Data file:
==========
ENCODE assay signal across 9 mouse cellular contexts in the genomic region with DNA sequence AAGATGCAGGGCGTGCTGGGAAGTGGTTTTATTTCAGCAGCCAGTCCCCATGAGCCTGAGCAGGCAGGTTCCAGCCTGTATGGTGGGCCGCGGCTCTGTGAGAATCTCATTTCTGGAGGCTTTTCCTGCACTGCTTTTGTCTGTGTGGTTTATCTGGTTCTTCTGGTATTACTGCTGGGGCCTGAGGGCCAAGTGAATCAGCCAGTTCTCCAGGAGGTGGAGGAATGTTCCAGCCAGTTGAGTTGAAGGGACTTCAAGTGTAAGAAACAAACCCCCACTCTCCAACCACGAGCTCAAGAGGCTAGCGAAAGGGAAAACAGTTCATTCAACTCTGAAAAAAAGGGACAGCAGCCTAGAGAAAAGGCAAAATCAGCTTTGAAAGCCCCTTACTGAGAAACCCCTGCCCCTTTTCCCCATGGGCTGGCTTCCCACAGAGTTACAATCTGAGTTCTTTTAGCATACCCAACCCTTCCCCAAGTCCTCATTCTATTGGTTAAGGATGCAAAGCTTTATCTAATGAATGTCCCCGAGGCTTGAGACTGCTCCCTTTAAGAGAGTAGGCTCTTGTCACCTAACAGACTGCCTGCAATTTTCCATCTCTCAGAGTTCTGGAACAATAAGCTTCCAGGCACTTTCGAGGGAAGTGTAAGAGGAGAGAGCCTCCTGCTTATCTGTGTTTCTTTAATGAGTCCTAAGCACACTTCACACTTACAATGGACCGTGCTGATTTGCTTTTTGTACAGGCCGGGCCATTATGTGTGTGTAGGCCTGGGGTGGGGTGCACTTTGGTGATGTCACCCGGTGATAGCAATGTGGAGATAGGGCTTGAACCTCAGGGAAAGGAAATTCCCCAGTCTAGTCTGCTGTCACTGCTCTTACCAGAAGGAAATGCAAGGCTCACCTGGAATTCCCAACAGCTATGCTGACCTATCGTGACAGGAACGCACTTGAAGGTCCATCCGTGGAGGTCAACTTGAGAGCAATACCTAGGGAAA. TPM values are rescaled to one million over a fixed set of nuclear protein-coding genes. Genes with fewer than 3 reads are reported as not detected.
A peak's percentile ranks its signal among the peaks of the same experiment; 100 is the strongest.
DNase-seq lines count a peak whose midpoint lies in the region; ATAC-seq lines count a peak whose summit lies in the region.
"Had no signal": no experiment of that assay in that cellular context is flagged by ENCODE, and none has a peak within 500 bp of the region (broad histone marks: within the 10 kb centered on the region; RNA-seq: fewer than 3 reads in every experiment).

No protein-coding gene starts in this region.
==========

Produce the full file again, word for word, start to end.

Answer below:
ENCODE assay signal across 9 mouse cellular contexts in the genomic region with DNA sequence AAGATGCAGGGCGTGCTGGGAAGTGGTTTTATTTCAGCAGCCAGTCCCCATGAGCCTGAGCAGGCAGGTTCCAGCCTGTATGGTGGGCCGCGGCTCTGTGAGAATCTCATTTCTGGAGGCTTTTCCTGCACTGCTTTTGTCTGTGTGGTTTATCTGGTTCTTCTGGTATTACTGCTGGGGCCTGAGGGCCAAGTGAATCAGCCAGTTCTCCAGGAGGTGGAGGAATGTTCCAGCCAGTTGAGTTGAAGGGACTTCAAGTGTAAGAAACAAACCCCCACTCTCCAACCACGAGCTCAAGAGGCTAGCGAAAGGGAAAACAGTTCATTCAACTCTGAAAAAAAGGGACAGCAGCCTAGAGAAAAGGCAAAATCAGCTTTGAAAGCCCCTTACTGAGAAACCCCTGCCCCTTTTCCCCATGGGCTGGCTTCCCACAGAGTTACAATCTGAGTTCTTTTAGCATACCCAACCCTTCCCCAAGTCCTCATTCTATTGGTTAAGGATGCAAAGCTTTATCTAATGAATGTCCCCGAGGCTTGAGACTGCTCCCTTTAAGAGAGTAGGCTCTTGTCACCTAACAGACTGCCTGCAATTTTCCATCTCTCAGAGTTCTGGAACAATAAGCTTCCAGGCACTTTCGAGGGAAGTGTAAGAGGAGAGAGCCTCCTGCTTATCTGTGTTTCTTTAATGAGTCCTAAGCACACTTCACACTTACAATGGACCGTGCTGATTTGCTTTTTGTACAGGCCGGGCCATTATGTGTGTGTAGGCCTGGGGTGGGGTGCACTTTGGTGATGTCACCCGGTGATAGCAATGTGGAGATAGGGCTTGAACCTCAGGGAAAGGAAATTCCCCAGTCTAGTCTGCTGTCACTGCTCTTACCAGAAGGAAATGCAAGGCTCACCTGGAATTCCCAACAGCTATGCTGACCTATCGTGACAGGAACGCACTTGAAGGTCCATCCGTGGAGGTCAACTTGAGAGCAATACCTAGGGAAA. TPM values are rescaled to one million over a fixed set of nuclear protein-coding genes. Genes with fewer than 3 reads are reported as not detected.
A peak's percentile ranks its signal among the peaks of the same experiment; 100 is the strongest.
DNase-seq lines count a peak whose midpoint lies in the region; ATAC-seq lines count a peak whose summit lies in the region.
"Had no signal": no experiment of that assay in that cellular context is flagged by ENCODE, and none has a peak within 500 bp of the region (broad histone marks: within the 10 kb centered on the region; RNA-seq: fewer than 3 reads in every experiment).

No protein-coding gene starts in this region.